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The Boys Was 2019’s Most Subversive Superhero Story

Across film and television, there were a host of unique takes on superheroes in 2019, but Amazon’s The Boys was the most subversive of the lot. Live-action superhero fare has become an on-screen staple since the turn of the millennium, and has only grown in popularity and prevalence over the past 20 years, with Marvel and DC dropping multiple blockbusters annually whilst also maintaining a strong presence on TV or streaming services. While there are exceptions, the vast majority of these releases tow a familiar line in terms of delivering PG-13 family-friendly action that caters for the widest audience possible, mixing adventure, CGI thrills, human drama and comedic touches.

There’s plenty to enjoy about mainstream superhero productions, but the saturation of the market has created a demand for alternatives. Just as comic books occasionally serve up mature superhero stories tinged with horror, real-life issues or visceral violence, fans began to seek similarly diverse superhero offerings in their live-action diet and 2019 had some impressive examples. Joker on the big screen, Watchmen on HBO and Netflix’s The Umbrella Academy were all based on superhero comic books and created a very different experience to the average MCU or Arrowverse adventure. In terms of subverting the superhero genre, however, that trio was outdone by Amazon’s The Boys.

The reason is that while all 4 works are based on comic books featuring superheroes as a core theme, The Boys is the only one to stay within the superhero sub-genre, whereas the other 3 subvert by moving away from the format entirely. Joker is the most extreme example of this, in the sense that it includes several characters and a city that originated in DC’s Batman comics, and that’s where the superhero connotations end. Joker is part psychological thriller, part crime movie, part super-intense drama, but it has very little in common with something like The AvengersX-Men or Batman Returns. Undoubtedly an incredibly refreshing take on the comic book movie, but entirely removed from superhero tradition.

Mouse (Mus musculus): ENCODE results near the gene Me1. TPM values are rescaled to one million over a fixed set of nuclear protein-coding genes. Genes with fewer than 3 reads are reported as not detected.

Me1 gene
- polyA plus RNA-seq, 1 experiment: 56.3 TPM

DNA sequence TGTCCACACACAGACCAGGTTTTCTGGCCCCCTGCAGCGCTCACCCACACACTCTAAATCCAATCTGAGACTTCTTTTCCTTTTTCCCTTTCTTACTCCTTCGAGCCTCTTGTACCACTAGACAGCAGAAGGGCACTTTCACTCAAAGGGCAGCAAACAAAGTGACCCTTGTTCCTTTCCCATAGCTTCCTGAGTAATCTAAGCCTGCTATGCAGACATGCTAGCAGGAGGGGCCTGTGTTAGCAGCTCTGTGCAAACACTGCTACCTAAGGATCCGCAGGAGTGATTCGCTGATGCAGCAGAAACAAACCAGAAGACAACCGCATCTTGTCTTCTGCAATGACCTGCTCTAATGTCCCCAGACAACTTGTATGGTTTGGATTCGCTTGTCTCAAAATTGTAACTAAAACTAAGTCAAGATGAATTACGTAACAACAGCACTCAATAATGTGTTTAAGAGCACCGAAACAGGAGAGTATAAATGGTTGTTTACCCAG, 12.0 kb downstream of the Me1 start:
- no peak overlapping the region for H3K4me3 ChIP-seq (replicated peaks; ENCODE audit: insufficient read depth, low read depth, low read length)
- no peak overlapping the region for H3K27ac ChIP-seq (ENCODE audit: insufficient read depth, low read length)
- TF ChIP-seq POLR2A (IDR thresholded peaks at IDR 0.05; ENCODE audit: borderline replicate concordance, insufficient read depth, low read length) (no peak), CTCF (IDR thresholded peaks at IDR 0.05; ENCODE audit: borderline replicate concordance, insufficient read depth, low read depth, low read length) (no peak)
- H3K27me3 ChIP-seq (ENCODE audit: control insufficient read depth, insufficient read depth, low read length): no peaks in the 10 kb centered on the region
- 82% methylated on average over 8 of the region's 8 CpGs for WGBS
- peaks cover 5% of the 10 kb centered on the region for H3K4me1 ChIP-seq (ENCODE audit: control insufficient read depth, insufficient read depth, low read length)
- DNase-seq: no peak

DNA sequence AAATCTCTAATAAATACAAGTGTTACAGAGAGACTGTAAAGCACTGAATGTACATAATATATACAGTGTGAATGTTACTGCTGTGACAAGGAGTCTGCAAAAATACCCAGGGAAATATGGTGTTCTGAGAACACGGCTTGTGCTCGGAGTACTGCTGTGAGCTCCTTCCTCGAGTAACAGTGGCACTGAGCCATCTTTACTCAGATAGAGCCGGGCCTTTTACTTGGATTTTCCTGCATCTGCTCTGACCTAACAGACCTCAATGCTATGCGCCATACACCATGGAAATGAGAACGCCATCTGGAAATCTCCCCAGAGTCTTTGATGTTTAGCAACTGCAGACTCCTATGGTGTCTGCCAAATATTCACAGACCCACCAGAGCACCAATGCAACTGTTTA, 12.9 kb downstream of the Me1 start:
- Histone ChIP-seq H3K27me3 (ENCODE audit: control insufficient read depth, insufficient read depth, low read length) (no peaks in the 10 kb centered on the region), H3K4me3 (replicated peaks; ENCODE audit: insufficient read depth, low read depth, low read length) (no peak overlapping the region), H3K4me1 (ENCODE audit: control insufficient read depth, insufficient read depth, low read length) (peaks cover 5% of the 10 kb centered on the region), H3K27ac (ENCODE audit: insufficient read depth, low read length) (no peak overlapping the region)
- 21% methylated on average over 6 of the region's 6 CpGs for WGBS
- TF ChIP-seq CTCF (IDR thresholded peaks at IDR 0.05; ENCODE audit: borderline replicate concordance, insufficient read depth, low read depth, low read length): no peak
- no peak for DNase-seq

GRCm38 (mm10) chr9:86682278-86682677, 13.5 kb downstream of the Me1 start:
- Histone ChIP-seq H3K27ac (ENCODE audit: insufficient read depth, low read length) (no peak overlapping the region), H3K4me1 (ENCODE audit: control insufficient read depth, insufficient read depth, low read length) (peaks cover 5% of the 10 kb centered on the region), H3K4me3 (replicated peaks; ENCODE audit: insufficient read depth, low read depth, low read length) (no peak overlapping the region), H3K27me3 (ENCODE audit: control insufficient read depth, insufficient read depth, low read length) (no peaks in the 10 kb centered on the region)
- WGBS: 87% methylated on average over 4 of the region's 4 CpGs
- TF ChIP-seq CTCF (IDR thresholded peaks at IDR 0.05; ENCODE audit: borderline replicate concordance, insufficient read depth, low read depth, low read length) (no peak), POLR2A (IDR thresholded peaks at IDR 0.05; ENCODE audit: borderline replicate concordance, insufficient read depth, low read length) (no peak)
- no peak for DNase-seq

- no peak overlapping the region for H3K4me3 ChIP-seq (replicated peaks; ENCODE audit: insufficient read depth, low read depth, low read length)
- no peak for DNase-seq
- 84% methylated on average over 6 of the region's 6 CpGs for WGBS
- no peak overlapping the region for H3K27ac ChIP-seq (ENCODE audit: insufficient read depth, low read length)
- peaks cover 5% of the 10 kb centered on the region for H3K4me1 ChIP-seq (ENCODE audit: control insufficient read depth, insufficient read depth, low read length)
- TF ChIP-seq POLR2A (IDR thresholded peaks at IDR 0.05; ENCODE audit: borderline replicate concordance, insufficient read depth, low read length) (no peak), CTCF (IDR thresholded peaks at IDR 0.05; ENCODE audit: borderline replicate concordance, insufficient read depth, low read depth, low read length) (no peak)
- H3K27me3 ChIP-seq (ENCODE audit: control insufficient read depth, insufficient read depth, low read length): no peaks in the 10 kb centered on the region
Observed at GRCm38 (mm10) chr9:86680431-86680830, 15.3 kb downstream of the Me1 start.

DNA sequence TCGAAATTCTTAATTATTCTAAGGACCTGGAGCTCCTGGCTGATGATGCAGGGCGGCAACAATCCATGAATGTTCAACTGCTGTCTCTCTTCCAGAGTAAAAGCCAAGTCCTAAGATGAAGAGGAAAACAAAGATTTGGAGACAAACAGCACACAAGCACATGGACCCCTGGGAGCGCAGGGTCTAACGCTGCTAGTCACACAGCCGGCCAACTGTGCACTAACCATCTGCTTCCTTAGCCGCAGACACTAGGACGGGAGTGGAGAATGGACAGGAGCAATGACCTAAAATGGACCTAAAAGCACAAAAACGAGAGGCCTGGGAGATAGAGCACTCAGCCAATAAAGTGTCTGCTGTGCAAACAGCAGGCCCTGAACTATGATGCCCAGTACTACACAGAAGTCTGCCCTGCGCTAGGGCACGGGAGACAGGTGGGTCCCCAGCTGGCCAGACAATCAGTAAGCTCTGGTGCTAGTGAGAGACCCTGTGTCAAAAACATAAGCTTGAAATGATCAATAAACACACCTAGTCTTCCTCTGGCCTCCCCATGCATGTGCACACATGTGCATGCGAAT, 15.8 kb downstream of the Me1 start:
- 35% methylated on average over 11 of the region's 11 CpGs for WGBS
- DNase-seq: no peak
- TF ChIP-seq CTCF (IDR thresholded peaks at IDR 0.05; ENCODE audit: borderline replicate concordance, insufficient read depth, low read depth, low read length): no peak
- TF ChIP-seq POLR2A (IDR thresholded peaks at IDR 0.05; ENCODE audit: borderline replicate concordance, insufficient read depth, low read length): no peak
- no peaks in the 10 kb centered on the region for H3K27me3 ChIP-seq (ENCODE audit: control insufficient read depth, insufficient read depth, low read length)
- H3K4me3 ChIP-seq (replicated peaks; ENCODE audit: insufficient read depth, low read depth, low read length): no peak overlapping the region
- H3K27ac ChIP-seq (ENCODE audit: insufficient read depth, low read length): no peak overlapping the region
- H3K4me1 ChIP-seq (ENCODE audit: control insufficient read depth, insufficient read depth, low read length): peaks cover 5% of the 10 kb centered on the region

To a lesser extent, the same argument applies to Damon Lindelof’s Watchmen series. A sequel to the original Alan Moore and Dave Gibbons comic that is widely considered a standard-bearer of subversive superhero stories, Watchmen on HBO was an altogether different prospect. Vigilantism is presented in the context of police anxiety, with racial discrimination very much the forefront of the story. Dr. Manhattan is less of a superhero, and more an otherworldly God, and the old guard of Ozymandias and Silk Spectre are now a mad inventor and an FBI agent, respectively. Even as an R-rated series, superhero scuffles are thin on the ground, and action sequences that do take place are more of the realistic shootout variety. Tellingly, Watchmen’s most „superhero“ moments come in the form of a Hooded Justice parody TV series.

Over on Netflix, The Umbrella Academy was widely praised for its gothic spin on the superhero format, and has far more recognizable genre elements than Joker or Watchmen in that the Academy actually use superpowers to defeat bad guys and (try to) save the world. Even here, however, the outright superhero antics of The Umbrella Academy’s comic books are toned down, and the spotlight is shifted onto the darkly comedic human drama that exists between the Hargreeves siblings. The superpowers are secondary to that, best reflected in how the supervillain of the comic books, The Conductor, becomes Leonard Peabody on TV – just a manipulative convict with a hefty, unhealthy grudge.

The Boys, however, has the superhero genre embedded within its DNA, and twists each trope in its own gloriously unhinged fashion. The story is the familiar good vs. evil format, but with the heroes as the antagonists. There’s a plane rescue, an international terrorist, a criminal conspiracy, and various other building blocks common to superhero media, but nothing quite plays out as viewers would typically expect. Not many superheroes die from an explosive up the backside, for example. There might’ve been many surprising takes on superheroes in 2019, but The Boys was the only one to really tackle the conventions of the genre and use them in unexpected ways, rather than stepping outside of the superhero world altogether. No other movie or TV series quite satirized the chaos, hypocrisy and commercialization of superheroes quite like Butcher and the gang.

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